Here are five potential problem areas to consider in creating or revising a BCP:
1. Traditional planning methodologies tend to be tactical rather than strategic in
Many traditional plans start life by addressing tactical asset-related issues rather than by focusing on a strategic recovery process. The strategy should come first, followed by a planning process that seeks to effectively implement the strategy. High-performance BCPs are built around tailored, high-level objectives aimed at keeping customers whole and the organization's long-term financials intact.
2. Fill-in-the-blank methodologies often result in unsuccessful plans.
Many existing plans are overloaded with unnecessary detail. Few management teams are comfortable using a document the size of the New York City yellow pages, whether in a hard-copy or electronic format. Methodologies used for these plans evolved from “fill-in–the-blank” approaches developed for computer system recovery and, as a result, have a difficult time adjusting to
manufacturing or R&D or supply chain environments. Filling-in-the-blanks has a tendency to discourage creative thought.
3. Many existing plans do not have a sharp, clear focus on restoring lost
functionality to meet customer timelines for product and service delivery.
While rebuilding a facility or restoring lost operational assets are both important, the heart and soul of a successful plan is knowing that the organization has solid, verifiable, alternate resources for quickly replacing revenue-generating functionality, whether for manufacturing, logistics, supply chain, R&D, service centers, or offices.
4. Many planning initiatives are started without senior-level support and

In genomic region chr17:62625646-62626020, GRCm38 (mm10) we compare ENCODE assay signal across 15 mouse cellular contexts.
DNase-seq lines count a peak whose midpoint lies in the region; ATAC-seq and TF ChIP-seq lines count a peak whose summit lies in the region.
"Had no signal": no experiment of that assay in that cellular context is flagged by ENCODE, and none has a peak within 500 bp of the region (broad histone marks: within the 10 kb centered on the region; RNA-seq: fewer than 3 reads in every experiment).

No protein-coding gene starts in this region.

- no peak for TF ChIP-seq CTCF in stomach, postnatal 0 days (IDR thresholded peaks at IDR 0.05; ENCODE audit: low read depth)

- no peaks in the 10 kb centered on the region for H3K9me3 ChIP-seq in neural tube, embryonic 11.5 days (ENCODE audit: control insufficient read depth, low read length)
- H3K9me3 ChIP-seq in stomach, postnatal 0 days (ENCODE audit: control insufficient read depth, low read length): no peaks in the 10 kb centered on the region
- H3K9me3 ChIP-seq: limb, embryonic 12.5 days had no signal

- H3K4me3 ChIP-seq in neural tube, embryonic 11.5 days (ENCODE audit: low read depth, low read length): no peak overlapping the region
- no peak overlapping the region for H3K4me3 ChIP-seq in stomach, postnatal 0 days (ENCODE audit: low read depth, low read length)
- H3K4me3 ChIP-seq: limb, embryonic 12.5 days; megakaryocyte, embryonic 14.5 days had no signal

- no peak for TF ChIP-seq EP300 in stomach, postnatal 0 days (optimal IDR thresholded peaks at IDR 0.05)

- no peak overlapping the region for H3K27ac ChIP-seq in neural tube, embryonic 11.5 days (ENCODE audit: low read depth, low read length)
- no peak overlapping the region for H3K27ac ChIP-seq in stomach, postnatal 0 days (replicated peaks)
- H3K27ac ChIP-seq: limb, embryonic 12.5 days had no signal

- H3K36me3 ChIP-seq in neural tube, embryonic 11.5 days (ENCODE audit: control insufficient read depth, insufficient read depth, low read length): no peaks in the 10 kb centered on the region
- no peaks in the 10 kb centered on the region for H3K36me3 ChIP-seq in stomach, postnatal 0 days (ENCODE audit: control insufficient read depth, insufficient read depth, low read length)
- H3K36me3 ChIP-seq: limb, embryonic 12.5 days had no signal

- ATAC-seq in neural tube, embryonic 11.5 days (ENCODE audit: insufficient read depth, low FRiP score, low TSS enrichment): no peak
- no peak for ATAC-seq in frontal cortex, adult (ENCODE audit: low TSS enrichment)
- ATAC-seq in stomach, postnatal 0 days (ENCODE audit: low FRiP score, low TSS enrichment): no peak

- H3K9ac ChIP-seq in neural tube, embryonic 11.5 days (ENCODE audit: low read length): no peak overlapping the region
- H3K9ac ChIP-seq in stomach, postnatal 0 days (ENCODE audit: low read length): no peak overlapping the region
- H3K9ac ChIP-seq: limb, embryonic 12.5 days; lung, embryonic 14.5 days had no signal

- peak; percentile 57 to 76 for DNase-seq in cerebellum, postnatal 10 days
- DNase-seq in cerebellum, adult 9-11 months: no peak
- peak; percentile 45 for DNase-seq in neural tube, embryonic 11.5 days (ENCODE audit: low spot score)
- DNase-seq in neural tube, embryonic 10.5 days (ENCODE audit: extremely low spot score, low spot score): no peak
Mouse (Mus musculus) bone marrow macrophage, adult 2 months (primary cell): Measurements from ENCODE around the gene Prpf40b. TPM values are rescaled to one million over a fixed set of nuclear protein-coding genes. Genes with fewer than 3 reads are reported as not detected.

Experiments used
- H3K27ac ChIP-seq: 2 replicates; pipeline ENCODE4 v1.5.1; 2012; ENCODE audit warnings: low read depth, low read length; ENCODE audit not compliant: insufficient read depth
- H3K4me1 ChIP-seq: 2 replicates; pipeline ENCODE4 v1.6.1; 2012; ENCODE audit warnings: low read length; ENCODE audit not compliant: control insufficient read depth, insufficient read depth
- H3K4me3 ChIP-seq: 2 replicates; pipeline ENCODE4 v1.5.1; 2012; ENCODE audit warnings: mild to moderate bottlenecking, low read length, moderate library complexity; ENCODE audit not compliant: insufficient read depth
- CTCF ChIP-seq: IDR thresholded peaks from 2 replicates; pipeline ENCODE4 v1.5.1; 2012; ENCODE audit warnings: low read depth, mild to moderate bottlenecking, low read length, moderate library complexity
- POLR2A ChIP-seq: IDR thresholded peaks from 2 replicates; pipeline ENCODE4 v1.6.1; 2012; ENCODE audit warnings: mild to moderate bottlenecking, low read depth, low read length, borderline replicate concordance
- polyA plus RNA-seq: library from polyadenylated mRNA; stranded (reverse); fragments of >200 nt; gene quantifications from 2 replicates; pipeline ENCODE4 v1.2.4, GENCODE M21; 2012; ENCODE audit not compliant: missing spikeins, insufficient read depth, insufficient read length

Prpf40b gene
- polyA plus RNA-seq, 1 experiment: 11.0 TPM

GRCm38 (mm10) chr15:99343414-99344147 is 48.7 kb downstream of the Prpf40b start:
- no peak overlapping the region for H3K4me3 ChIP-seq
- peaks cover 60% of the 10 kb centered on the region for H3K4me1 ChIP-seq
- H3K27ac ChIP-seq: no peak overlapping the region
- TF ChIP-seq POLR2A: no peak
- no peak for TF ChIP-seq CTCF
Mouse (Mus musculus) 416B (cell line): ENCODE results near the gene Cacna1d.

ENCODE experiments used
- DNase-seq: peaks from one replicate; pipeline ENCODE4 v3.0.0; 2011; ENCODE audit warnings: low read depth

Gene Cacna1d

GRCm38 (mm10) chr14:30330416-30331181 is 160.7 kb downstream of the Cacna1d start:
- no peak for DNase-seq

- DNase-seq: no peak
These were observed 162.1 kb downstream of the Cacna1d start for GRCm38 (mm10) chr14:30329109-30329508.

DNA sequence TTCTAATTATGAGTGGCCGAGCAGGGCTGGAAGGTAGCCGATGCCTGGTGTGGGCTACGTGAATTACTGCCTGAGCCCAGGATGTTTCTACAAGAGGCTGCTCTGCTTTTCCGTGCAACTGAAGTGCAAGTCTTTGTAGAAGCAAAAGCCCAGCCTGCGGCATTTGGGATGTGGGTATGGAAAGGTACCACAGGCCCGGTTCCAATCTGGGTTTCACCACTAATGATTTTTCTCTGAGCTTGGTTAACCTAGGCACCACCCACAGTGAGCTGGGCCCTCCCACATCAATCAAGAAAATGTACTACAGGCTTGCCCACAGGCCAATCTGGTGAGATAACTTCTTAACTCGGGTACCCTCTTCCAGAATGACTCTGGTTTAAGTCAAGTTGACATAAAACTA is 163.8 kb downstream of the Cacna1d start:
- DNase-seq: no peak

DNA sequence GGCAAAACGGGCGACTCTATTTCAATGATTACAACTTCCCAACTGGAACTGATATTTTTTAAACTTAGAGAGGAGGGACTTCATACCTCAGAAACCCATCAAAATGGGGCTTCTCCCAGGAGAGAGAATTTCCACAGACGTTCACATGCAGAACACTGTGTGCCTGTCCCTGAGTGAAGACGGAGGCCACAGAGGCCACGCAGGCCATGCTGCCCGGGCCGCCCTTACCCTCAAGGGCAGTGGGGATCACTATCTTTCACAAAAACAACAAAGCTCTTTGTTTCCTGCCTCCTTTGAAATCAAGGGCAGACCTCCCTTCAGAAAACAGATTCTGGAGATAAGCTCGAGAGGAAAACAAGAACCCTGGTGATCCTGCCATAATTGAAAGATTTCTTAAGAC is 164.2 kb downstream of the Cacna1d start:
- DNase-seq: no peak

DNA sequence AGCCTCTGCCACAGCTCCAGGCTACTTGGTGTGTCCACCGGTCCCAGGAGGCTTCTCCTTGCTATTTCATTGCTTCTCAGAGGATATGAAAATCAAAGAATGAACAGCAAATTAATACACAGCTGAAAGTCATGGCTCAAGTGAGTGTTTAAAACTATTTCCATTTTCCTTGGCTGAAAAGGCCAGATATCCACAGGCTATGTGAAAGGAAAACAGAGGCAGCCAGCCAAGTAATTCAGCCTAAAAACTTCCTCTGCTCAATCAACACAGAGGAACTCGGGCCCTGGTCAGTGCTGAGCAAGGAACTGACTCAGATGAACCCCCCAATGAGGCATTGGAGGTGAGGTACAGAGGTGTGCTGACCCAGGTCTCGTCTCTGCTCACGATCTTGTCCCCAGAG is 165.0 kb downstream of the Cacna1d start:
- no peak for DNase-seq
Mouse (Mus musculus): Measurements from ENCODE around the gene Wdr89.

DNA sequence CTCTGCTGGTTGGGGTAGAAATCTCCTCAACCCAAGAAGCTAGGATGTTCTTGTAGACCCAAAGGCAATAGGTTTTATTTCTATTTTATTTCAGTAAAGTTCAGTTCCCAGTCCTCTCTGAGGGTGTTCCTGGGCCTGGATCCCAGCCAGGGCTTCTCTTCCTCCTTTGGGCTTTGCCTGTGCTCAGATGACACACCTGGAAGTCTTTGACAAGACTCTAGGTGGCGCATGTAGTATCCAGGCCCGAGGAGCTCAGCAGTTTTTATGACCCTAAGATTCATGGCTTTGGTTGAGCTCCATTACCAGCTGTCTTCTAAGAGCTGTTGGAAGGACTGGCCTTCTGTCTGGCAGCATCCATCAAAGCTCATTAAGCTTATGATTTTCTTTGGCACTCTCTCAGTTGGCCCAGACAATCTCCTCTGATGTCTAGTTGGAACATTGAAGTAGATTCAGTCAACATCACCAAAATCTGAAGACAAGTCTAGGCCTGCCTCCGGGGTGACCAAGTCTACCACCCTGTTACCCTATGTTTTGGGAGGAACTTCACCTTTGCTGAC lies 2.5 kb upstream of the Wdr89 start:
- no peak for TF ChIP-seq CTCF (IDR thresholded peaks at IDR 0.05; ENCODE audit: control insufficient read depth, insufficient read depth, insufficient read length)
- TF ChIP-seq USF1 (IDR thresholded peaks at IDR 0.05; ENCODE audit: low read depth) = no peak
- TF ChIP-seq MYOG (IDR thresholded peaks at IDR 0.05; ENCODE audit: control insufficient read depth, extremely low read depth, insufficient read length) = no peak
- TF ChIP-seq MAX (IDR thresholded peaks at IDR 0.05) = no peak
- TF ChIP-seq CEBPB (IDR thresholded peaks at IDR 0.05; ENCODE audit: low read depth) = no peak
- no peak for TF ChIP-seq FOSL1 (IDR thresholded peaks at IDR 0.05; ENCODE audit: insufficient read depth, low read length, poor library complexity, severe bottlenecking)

A BCP created without senior leadership participation cannot adequately address a company's long-term goals. Business continuity addresses lifeblood issues of an organization and, accordingly, has caught the attention of many board rooms. Executive management has a vested interest in the successful performance of a BCP and should be aware of, involved in, and responsible for, the development and maintenance of these plans.
5. More than a few BCPs have been created and maintained without the benefit
of rigorous table-top simulations.
A well run table-top simulation serves two primary purposes: validating the content of a new or updated plan and acting as an ad-hoc team-building exercise for participants. Members of the business continuity management team/crisis management team should all come together as a unit, with each member interacting and supporting other members so "one plus one" can actually equally three. Reverting back to a pervasive silo mentality can be a death knell for plan effectiveness and robustness.
Coletta & Wight keeps these issues in mind when working with both prospective and current clients.